It's the end of year and, along with the winter gusts here in New England comes a similar bluster - that of the analysts' predictions. Given my penchant for bluster and the fact that nothing helps pass a long winter's day than writing fanciful predictions, I've got one of my own.
In all seriousness, 2008 will prove to be the year that witnesses the dawn of Mobile Operations. "What's that? Mobile Operations? Don't you mean IT Operations," you say? Yes, this new sub-role, which will be getting a fair deal of coverage and, with any luck, some hard-data and real-world examples of how organizations will be merging mobile voice, mobile data, wireless infrastructure, devices and device management into one, central IT function. This movement by IT organizations, which we expect to see take shape over the course of 2008, will reduce de-duplication of tasks, allow for synergies in managing device and the increase the potential for pooled negotiations with vendors and carriers.
Keep an eye out for January's upcoming research Key Wireless Trends That Will Shape Enterprise Mobility In 2008 which will discuss the role and trend in more detail.
As mentioned in my last post, I was recently at Cisco’s C-Scape. One reporter asked me to comment on my thoughts regarding a specific announcement (if you can call it that): Cisco will begin go to open up IOS. So you’ve probably got the same question I had: ‘What does “open” mean?’ As best I can tell, it means providing some standards-based APIs so that IOS can be controlled by third-party applications and infrastructure. Seems interesting, but I feel there’s more to it than that.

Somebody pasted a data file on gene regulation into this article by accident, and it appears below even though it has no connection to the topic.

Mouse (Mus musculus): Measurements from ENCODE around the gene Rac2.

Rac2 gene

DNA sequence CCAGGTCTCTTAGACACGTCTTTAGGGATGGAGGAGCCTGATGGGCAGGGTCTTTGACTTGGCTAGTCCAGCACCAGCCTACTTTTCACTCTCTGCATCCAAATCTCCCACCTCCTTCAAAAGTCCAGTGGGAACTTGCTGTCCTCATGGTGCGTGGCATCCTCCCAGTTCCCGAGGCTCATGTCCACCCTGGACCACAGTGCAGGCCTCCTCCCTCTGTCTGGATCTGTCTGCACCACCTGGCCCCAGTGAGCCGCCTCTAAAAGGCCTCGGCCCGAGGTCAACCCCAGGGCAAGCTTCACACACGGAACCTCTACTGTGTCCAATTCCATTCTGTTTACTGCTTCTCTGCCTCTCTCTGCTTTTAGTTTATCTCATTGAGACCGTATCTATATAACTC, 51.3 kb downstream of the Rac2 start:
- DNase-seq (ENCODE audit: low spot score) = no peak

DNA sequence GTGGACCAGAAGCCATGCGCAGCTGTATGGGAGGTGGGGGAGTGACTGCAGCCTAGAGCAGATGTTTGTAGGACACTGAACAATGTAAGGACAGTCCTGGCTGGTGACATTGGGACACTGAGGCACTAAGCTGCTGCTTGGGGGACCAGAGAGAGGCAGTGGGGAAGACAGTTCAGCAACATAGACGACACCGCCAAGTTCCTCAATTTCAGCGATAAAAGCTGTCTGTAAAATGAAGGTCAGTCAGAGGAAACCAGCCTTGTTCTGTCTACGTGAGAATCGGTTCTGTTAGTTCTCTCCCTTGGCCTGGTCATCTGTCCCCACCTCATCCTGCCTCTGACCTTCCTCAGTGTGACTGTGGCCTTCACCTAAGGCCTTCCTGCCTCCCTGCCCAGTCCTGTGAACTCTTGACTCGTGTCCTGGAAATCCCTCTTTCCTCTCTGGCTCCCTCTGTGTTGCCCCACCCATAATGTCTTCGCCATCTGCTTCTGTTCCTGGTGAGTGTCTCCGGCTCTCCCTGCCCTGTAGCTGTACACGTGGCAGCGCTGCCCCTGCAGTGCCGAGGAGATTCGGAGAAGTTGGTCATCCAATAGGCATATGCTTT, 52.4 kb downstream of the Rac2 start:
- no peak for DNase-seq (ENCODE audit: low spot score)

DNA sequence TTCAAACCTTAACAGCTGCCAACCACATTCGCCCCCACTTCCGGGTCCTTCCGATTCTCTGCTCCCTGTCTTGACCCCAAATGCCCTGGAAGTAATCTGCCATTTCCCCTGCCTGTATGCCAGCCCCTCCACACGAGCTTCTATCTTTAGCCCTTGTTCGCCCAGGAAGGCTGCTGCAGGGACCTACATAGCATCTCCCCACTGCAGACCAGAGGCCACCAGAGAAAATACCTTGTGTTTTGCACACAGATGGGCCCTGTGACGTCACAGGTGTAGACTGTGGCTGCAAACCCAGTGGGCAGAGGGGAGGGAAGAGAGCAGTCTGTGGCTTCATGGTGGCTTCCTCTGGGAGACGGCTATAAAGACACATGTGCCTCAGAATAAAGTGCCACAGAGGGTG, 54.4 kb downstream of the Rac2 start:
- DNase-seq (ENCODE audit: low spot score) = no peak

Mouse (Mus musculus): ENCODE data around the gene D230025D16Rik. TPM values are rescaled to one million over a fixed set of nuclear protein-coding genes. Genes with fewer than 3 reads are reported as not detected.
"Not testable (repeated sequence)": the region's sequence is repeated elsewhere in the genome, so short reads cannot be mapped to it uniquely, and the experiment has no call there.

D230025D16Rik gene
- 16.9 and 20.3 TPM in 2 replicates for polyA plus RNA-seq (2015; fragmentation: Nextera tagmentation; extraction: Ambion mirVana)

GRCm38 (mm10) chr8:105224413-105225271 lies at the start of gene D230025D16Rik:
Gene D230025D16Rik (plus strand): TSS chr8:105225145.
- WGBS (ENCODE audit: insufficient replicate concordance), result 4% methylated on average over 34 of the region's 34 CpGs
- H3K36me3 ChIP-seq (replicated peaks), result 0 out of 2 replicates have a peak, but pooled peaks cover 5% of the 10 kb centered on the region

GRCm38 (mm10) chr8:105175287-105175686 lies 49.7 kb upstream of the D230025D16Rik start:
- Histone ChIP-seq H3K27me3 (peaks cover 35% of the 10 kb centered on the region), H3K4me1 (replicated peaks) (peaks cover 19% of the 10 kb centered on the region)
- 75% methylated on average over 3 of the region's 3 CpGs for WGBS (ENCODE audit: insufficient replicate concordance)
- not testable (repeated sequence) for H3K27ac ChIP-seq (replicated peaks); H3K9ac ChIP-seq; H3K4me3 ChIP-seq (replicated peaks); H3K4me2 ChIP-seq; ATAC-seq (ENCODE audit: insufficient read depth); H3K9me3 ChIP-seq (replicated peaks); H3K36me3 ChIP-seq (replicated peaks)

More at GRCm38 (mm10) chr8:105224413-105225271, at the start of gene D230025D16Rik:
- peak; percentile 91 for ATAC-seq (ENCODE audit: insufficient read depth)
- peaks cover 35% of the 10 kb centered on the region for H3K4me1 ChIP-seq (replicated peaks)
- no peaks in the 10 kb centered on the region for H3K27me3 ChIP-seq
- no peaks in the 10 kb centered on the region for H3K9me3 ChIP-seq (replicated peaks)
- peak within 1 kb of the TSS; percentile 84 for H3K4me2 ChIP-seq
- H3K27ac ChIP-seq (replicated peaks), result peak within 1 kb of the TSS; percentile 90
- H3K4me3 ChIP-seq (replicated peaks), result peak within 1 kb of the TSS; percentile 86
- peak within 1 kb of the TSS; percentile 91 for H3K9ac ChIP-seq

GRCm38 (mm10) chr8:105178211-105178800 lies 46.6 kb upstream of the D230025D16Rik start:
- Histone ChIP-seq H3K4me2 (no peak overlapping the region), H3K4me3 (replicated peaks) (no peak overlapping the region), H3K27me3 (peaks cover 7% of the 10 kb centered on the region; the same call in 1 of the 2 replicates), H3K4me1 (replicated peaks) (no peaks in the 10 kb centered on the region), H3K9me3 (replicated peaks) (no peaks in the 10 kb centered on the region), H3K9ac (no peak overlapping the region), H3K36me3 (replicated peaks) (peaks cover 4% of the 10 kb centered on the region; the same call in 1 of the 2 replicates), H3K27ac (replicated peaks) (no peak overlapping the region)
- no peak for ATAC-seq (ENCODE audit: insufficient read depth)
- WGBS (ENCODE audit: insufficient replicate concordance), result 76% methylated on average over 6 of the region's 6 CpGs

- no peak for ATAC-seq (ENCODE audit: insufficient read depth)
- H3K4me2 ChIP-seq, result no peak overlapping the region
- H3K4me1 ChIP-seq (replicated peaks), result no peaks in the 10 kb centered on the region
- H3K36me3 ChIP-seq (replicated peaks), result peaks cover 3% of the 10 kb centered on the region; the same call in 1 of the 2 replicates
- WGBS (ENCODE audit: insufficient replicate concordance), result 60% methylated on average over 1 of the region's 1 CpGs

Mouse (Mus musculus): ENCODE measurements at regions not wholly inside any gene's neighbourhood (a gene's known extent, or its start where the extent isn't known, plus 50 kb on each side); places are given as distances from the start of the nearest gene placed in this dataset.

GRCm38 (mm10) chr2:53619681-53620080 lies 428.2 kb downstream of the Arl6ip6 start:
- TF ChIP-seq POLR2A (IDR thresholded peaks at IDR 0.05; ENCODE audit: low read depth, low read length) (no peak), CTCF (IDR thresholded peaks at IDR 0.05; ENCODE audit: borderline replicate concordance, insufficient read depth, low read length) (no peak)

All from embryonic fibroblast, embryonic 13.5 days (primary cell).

The iPhone, a consumer powerhouse, has garnered a lot of interest among prosumers that leaves us wondering if it's quite ready for the enterprise. We've received a surprising volume of client inquiries over the past few weeks regarding whether large organizations should add the iPhone to their list of internally supported mobile devices. Forrester strongly believes that the first generation of the iPhone is not an enterprise-class mobile device. Limitations like its lack of support for push email and calendar, third-party applications, and disk or file encryption make the iPhone impossible to secure and manage. However, improvements are already being taken to make the iPhone more business friendly with a new generation that will support 3G networks and will be open to third-party applications.
Is there anyone out there that thinks we're off base here and that has welcomed the iPhone within the walls of your enterprise? If so, we'd love to hear your thoughts. Look out for an upcoming Forrester report on this topic as it is proving to be a hot one in the mobile enterprise space.